Assaf Naor and I have just uploaded to the arXiv our joint paper “Scale-oblivious metric fragmentation and the nonlinear Dvoretzky theorem“.

Consider a finite metric space {(X,d)}, with {X} being a set of {n} points. It is not always the case that this space can be isometrically embedded into a Hilbert space such as {\ell^2}; for instance, in a Hilbert space every pair of points has a unique midpoint, but uniqueness can certainly fail for finite metric spaces (consider for instance the graph metric on a four-point diamond). The situation improves, however, if one allows (a) the embedding to have some distortion, and (b) one is willing to embed just a subset of {X}, rather than all of {X}. More precisely, for any integer {n} and any distortion {D \geq 1}, let {k(n,D)} be the largest integer with the property that given every {n}-point metric space {(X,d)}, there exists a {k}-point subset {Y} of {X}, and a map {f: Y \rightarrow \ell^2}, which has distortion at most {D} in the sense that

\displaystyle  d(y,y') \leq \| f(y) - f(y') \|_{\ell^2} \leq D d(y,y')

for all {y,y' \in Y}.

Bourgain, Figiel, and Milman established that for any fixed {D>1}, one has the lower bound {k(n,D) \gg_D \log n}, and also showed for {D} sufficiently close to {1} there was a matching upper bound {k(n,D) \ll_D \log n}. This type of result was called a nonlinear Dvoretsky theorem, in analogy with the linear Dvoretsky theorem that asserts that given any {n}-dimensional normed vector space and {D > 1}, there existed a {k}-dimensional subspace which embedded with distortion {D} into {\ell^2}, with {k \sim_D \log n}. In other words, one can ensure that about {\log n} of the {n} points in an arbitrary metric space behave in an essentially Euclidean manner, and that this is best possible if one wants the distortion to be small.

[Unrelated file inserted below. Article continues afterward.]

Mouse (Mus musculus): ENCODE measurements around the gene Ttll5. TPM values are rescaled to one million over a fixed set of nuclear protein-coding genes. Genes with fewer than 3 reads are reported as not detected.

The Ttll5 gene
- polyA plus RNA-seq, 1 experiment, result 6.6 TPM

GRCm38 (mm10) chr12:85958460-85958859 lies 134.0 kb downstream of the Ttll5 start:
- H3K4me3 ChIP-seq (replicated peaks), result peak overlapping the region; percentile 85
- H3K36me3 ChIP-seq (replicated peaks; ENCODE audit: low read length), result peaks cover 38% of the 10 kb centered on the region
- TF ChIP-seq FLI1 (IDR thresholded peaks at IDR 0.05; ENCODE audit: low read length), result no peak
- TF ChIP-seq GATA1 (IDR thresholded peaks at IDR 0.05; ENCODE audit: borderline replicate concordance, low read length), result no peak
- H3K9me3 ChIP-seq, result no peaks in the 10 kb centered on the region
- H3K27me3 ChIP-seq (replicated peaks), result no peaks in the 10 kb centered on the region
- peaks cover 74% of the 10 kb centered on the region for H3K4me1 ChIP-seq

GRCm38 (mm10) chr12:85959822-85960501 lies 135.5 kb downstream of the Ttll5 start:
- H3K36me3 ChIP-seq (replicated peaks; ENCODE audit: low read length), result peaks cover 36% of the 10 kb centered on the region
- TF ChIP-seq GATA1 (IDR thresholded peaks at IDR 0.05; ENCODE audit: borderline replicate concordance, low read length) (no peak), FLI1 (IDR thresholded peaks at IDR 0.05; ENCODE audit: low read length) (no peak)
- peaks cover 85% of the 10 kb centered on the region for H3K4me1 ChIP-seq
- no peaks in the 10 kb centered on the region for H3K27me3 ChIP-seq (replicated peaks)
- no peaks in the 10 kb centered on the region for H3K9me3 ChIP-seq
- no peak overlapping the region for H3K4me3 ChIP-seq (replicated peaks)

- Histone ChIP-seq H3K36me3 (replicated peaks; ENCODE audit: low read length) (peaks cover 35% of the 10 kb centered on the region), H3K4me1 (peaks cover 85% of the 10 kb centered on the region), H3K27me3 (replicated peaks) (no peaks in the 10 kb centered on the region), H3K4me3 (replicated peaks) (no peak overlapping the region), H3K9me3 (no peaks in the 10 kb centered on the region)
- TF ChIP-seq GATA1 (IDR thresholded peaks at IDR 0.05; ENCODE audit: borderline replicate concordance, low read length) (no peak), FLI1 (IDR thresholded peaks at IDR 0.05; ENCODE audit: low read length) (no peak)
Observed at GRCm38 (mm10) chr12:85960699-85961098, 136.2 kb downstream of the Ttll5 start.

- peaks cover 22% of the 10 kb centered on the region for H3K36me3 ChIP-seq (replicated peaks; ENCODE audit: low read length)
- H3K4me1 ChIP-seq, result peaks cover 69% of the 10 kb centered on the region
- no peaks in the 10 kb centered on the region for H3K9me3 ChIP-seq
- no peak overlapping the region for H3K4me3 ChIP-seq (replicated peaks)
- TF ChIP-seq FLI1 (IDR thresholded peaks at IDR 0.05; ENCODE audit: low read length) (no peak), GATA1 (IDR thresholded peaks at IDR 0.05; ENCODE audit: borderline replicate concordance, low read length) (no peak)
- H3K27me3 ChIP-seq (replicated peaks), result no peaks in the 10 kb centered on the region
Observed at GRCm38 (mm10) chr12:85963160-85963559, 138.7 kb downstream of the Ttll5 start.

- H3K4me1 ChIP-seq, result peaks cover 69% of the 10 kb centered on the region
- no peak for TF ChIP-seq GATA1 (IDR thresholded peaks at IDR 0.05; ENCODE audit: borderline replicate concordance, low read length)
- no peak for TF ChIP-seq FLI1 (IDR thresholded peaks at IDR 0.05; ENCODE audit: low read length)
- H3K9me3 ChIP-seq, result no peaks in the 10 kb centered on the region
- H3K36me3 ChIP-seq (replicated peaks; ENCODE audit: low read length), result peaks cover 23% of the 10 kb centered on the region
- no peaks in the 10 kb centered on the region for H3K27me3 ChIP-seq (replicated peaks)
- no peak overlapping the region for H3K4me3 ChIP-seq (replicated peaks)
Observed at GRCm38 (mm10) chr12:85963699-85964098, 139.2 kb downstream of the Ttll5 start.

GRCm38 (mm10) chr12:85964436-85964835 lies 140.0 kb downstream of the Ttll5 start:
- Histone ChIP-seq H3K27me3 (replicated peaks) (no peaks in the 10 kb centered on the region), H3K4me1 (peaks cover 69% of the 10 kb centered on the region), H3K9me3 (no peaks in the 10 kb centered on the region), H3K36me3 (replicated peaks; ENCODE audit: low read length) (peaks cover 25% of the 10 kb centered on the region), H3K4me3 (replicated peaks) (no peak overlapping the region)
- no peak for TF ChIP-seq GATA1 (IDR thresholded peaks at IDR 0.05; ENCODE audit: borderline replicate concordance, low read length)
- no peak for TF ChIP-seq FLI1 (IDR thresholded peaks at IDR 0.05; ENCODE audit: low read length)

Bartel, Linial, Mendel, and Naor observed that there was a threshold phenomenon at {D=2}. Namely, for {D < 2}, the Bourgain-Figiel-Milman bounds were sharp with {k(n,D) \sim_D \log n}; but for {D>2} one instead had a power law

\displaystyle  n^{1-B(D)} \ll_D k(n,D) \ll n^{1-b(D)}

for some {0 < b(D) \leq B(D) < 1}. In other words, once one allows distortion by factors greater than {2}, one can now embed a polynomial portion of the points, rather than just a logarithmic portion, into a Hilbert space. This has some applications in theoretical computer science to constructing “approximate distance oracles” for high-dimensional sets of data. (The situation at the critical value {D=2} is still unknown.)

In the special case that the metric {d} is an ultrametric, so that the triangle inequality {d(x,z) \leq d(x,y) + d(y,z)} is upgraded to the ultra-triangle inequality {d(x,z) \leq \max(d(x,y), d(y,z))}, then it is an easy exercise to show that {X} can be embedded isometrically into a Hilbert space, and in fact into a sphere of radius {\hbox{diam}(X)/\sqrt{2}}. Indeed, this can be established by an induction on the cardinality of {X}, using the ultrametric inequality to partition any finite ultrametric space {X} of two or more points into sets of strictly smaller diameter that are all separated by {\hbox{diam}(X)}, and using the inductive hypothesis and Pythagoras’ theorem.

One can then replace the concept of embedding into a Hilbert space, with the apparently stronger concept of embedding into an ultrametric space; this is useful for the computer science applications as ultrametrics have a tree structure which allows for some efficient algorithms for computing distances in such spaces. As it turns out, all the preceding constructions carry over without difficulty to this setting; thus, for {D<2}, one can embed a logarithmic number of points with distortion {D} into an ultrametric space, and for {D>2} one can embed a polynomial number of points.